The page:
Our study also found that factors such as peer and social influence, regulatory pressures and previous experiences with privacy loss underlie people’s readiness to adopt contact-tracing apps.

The findings reveal that people expect regulatory protection if they are to use contact-tracing apps. This confirms the need for laws and regulations with strict penalties for those who collect, use, disclose or decrypt collected data for any purpose other than contact tracing.

The New Zealand government is working with third-party developers to complete the integration of other apps by the end of December to enable the exchange of digital contact-tracing information from different apps and technologies.

The Privacy Commissioner has already endorsed the bluetooth upgrade of the official NZ COVID Tracer app because of its focus on users’ privacy. And the Ministry of Health aims to release the source code for the app so New Zealanders can see how their personal data has been managed.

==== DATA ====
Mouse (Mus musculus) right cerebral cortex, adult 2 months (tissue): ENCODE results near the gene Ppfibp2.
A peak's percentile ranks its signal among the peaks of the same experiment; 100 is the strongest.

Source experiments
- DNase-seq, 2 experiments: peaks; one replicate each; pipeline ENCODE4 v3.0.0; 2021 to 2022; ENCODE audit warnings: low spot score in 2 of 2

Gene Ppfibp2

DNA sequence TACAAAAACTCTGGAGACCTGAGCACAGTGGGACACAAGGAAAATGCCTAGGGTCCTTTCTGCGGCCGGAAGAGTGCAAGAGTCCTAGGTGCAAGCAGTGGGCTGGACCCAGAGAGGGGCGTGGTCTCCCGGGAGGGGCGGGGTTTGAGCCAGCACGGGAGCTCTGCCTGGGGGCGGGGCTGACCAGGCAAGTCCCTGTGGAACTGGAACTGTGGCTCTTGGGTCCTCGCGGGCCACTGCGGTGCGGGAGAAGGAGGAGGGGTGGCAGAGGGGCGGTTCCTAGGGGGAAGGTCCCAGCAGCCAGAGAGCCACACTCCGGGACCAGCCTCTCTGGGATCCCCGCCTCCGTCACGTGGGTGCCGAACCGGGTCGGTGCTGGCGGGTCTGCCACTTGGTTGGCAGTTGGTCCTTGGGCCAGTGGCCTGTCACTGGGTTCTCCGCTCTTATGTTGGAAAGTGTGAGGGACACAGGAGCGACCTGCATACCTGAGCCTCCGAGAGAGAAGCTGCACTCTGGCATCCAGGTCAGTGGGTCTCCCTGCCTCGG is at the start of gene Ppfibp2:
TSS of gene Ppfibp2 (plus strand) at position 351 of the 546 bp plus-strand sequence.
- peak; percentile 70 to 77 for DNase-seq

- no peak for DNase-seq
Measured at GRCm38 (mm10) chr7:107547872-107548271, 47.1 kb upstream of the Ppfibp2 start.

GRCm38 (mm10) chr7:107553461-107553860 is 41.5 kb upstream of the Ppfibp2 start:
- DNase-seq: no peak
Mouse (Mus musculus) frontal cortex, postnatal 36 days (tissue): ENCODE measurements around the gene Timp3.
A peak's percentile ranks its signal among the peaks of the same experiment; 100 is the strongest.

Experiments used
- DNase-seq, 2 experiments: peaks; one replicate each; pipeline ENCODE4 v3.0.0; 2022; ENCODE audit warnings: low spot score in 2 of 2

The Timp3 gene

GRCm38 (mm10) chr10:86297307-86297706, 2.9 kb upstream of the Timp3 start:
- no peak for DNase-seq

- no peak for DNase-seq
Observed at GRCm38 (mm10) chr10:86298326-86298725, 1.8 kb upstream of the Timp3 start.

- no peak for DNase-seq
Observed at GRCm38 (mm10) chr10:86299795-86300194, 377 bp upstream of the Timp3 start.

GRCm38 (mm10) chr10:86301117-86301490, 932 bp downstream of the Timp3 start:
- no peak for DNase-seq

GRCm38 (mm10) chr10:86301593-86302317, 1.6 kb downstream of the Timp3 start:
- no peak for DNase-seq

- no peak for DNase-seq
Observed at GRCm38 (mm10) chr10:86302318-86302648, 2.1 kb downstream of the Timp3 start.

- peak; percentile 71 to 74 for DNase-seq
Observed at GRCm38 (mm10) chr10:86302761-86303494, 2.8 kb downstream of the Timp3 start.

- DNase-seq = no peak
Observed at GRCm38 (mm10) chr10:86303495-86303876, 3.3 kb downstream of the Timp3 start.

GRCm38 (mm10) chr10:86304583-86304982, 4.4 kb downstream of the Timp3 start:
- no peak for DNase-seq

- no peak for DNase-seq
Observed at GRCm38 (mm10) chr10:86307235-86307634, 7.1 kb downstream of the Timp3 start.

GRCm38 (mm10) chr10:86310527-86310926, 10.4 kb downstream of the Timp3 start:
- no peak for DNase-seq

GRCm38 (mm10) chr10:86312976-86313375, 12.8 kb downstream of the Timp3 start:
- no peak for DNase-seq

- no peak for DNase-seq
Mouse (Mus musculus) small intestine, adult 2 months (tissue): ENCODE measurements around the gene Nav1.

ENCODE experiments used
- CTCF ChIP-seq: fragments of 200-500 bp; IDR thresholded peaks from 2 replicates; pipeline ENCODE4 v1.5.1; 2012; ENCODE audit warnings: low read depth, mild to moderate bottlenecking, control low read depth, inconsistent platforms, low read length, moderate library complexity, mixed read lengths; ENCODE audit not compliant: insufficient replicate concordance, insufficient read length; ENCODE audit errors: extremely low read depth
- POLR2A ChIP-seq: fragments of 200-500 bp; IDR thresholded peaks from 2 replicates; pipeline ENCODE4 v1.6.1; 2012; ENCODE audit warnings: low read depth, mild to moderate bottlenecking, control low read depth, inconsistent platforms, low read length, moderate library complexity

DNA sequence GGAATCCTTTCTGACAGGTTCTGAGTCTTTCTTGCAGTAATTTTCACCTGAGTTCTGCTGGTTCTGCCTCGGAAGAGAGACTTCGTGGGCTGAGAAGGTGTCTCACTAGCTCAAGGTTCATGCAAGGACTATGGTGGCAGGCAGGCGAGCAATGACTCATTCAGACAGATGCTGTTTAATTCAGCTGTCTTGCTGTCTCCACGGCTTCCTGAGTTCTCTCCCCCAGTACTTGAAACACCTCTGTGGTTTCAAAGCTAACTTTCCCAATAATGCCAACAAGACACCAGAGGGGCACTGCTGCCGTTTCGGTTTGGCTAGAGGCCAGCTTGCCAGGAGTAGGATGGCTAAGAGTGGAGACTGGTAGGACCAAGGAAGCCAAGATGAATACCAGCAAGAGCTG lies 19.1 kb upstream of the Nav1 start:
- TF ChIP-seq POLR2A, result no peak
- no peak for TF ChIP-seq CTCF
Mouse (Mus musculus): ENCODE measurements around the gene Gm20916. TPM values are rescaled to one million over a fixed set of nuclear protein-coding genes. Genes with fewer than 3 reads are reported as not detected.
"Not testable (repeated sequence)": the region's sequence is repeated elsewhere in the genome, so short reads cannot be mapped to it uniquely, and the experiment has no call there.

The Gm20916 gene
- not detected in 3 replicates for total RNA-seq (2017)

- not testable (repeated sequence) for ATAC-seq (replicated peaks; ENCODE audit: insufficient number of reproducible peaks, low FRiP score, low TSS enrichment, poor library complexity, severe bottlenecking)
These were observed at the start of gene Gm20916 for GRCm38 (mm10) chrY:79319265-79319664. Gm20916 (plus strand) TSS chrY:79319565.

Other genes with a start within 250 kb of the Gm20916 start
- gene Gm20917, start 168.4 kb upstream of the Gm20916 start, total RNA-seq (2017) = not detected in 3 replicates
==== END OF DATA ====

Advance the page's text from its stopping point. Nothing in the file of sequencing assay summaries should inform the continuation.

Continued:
Throughout the summer, the government and ministry should emphasise the importance of using the contact-tracing app and assure New Zealanders about the security and privacy of their personal data.

Adoption of contact-tracing apps is no silver bullet in the battle against COVID-19, but it is a crucial element in New Zealand’s collective public health response to the global pandemic.The Conversation

Farkhondeh Hassandoust, Lecturer, Auckland University of Technology

This article is republished from The Conversation under a Creative Commons license. Read the original article.